Democrats likely to filibuster nominee

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Senate Democrats said yesterday that they are considering a filibuster of President Bush’s latest nominee to the federal appeals court.

“We’ll do whatever is necessary to protect the judiciary,” Senate Minority Leader Harry Reid told reporters yesterday when asked whether Democrats would block the nomination of William J. Haynes II to the U.S. Court of Appeals for the 4th Circuit, based in Richmond.

A filibuster would set up the first test of Majority Leader Bill Frist’s promise to employ the “nuclear option” to stop Democrats’ efforts to block judicial nominations.

The situation could become more dramatic because at least one Republican who has been key to preventing filibusters in the past year has raised doubts about whether he will support Mr. Haynes’ confirmation.

Sen. Lindsey Graham, South Carolina Republican, gave Mr. Haynes a tough grilling yesterday in a rare second confirmation hearing before the Judiciary Committee.

Mr. Graham and several other key Republicans have been critical of the way Mr. Haynes and other Pentagon lawyers drafted administration policies for handling battlefield suspects in the war on terror. Mr. Graham said yesterday that internal memos — which were later repudiated by the administration — led at the very least to confusion among U.S. troops over the degree to which prisoners can be interrogated.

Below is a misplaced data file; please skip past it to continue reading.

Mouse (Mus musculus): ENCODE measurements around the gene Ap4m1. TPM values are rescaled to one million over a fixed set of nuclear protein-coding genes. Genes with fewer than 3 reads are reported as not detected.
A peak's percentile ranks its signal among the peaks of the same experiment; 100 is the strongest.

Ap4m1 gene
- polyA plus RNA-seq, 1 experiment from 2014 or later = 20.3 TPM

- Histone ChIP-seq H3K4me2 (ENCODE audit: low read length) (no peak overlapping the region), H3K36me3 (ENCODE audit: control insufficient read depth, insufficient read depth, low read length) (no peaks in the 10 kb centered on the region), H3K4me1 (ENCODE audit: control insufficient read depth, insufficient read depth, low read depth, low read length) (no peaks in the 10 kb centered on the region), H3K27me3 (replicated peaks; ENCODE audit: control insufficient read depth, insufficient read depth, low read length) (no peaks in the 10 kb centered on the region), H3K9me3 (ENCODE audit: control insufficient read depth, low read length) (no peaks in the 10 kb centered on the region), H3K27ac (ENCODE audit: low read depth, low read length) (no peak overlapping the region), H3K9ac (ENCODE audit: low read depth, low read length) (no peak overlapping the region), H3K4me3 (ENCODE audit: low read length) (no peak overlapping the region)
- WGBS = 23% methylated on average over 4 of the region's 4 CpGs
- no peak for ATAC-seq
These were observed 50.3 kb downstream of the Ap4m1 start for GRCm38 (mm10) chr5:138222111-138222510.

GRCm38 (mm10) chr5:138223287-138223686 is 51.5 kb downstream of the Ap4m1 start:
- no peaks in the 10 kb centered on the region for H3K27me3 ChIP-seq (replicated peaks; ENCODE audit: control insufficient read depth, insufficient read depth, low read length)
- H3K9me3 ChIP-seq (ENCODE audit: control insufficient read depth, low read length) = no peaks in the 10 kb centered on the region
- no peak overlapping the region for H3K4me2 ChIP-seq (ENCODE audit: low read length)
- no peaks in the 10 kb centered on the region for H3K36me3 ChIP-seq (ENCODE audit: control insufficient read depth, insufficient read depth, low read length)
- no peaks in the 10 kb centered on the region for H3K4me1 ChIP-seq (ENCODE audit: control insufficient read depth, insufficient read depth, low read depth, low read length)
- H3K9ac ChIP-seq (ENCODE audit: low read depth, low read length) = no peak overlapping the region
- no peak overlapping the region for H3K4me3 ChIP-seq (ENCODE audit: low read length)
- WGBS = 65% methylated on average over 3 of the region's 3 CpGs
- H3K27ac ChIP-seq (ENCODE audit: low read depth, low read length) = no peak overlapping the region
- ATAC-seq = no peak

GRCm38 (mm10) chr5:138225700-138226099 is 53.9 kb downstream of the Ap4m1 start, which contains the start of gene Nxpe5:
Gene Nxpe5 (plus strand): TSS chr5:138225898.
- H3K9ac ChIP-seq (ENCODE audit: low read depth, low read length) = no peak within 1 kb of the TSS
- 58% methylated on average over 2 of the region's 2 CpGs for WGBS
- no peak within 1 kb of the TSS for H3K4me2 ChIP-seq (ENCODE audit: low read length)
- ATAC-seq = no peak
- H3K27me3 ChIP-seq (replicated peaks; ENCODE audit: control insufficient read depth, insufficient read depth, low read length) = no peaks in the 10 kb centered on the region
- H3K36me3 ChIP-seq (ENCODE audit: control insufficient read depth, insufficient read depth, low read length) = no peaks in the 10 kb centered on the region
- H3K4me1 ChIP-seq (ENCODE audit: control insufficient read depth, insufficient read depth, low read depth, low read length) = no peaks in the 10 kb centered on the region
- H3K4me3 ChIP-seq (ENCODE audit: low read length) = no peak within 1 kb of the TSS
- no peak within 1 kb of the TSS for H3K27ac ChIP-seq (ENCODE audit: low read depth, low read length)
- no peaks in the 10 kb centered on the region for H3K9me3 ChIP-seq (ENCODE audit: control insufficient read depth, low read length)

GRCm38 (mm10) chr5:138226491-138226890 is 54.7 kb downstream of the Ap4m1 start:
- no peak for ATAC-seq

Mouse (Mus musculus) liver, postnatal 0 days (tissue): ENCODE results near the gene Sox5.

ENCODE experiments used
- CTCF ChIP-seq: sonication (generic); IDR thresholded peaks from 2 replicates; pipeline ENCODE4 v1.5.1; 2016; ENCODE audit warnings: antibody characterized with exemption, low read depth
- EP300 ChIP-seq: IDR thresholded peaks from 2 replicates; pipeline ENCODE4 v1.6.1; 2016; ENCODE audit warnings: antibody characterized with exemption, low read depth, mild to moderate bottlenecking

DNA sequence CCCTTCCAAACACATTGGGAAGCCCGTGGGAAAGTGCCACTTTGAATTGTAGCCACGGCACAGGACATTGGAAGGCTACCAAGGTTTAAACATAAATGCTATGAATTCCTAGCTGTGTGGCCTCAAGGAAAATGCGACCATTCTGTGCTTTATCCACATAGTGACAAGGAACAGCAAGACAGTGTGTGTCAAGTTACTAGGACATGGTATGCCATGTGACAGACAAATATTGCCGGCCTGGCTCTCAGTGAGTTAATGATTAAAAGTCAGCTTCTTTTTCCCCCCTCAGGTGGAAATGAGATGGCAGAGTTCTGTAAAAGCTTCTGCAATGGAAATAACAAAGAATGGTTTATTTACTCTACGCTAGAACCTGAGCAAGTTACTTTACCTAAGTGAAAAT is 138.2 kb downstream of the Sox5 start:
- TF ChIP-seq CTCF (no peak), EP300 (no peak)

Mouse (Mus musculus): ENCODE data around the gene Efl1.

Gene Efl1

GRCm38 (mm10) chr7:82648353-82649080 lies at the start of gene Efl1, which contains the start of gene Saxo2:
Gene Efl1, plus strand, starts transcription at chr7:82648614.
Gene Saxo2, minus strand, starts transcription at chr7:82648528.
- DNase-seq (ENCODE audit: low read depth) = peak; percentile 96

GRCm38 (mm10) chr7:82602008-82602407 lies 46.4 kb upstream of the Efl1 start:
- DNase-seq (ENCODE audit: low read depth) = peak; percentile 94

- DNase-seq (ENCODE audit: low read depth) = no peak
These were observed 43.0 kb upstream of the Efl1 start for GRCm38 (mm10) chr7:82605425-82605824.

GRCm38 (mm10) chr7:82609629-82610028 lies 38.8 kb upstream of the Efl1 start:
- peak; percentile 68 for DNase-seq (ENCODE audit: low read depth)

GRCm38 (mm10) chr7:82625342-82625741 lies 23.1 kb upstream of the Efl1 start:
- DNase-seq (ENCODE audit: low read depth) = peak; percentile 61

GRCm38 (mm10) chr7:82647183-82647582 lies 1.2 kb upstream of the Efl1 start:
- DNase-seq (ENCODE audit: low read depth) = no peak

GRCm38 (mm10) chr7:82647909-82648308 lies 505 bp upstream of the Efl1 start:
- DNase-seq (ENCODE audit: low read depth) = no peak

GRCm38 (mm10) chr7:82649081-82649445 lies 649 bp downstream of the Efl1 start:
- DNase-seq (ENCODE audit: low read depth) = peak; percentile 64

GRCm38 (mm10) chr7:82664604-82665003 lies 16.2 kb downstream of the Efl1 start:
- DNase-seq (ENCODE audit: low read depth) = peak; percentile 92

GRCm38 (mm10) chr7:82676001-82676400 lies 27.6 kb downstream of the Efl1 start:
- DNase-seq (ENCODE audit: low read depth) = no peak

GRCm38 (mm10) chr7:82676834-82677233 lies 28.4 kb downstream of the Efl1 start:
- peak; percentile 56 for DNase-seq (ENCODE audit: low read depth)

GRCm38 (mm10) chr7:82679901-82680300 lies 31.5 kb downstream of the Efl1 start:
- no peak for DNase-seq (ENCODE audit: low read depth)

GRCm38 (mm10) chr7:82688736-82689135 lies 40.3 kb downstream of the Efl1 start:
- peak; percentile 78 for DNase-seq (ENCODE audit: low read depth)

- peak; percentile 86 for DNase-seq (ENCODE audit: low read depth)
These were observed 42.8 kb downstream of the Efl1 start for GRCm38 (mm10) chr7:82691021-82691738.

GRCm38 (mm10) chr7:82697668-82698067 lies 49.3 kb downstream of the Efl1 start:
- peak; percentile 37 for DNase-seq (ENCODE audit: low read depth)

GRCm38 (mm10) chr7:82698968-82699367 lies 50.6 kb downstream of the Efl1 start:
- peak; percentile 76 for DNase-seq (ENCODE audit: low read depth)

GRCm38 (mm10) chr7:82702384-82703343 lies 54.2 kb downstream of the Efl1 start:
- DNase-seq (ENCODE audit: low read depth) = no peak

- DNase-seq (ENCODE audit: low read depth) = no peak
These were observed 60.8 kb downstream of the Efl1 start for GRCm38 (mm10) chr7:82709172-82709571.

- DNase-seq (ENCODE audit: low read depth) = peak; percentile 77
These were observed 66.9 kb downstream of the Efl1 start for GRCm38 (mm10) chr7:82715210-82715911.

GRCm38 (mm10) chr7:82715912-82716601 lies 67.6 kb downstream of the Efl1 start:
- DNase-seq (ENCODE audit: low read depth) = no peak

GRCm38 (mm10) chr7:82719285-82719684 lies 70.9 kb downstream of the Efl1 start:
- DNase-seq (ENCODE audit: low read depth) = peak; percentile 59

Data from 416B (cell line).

“Time and again, on some of the most fundamental questions of law and policy that have come before the Department of Defense, Mr. Haynes has displayed a shocking failure of legal and moral leadership,” said Sen. Edward M. Kennedy, Massachusetts Democrat. “It is astounding that the administration would continue to press his nomination, even though the subordinates who have followed the policies he authorized have gone to prison.”

While Mr. Haynes was outright condemned by Democrats on the panel, his sparring with Mr. Graham was the sharpest as the senator tried to determine how involved Mr. Haynes was in the original policy memos.

Later, outside the hearing room, Mr. Graham dodged reporters’ questions about whether he could support the nominee.

“Actions have consequences,” he said.

Further complicating the situation is that Mr. Graham is among the so-called “Gang of 14” senators — seven Democrats and seven Republicans — who have made a pact to prevent filibusters except in the case of “extraordinary circumstances.” In return, Republicans such as Mr. Graham promise not to go along with the “nuclear option” unless Democrats lodge a frivolous filibuster.

After his dust-up with Mr. Haynes at yesterday’s hearing, Mr. Graham declined to even rule out that Mr. Haynes poses the “extraordinary circumstance” that would warrant a filibuster.

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